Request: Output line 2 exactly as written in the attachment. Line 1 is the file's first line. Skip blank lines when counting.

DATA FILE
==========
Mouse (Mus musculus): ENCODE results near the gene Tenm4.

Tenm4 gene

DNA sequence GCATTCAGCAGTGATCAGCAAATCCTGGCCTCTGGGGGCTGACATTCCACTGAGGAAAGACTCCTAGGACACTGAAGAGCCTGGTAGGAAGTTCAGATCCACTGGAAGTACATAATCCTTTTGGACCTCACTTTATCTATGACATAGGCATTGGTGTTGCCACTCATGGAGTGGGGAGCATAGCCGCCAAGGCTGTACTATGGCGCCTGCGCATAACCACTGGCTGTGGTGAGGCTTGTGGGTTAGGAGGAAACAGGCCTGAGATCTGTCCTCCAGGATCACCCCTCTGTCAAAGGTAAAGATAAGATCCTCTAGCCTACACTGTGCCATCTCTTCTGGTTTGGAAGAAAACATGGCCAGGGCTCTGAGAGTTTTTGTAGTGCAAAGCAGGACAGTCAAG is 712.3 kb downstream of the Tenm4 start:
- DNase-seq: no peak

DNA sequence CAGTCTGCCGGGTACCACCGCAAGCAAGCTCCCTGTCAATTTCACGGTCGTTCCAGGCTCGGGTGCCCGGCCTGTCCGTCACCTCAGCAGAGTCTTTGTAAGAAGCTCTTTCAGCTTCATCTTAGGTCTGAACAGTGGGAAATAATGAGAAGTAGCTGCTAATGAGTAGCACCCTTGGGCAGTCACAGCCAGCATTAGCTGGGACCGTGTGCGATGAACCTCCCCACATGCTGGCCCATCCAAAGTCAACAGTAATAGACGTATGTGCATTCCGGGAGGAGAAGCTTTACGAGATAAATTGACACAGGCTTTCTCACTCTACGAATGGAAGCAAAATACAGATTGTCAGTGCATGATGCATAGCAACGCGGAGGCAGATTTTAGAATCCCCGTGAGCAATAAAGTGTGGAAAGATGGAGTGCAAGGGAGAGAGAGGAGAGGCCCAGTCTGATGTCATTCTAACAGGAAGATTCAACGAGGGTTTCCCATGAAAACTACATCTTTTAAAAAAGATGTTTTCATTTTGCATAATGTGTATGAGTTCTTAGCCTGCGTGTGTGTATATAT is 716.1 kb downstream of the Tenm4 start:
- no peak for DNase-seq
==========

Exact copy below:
Tenm4 gene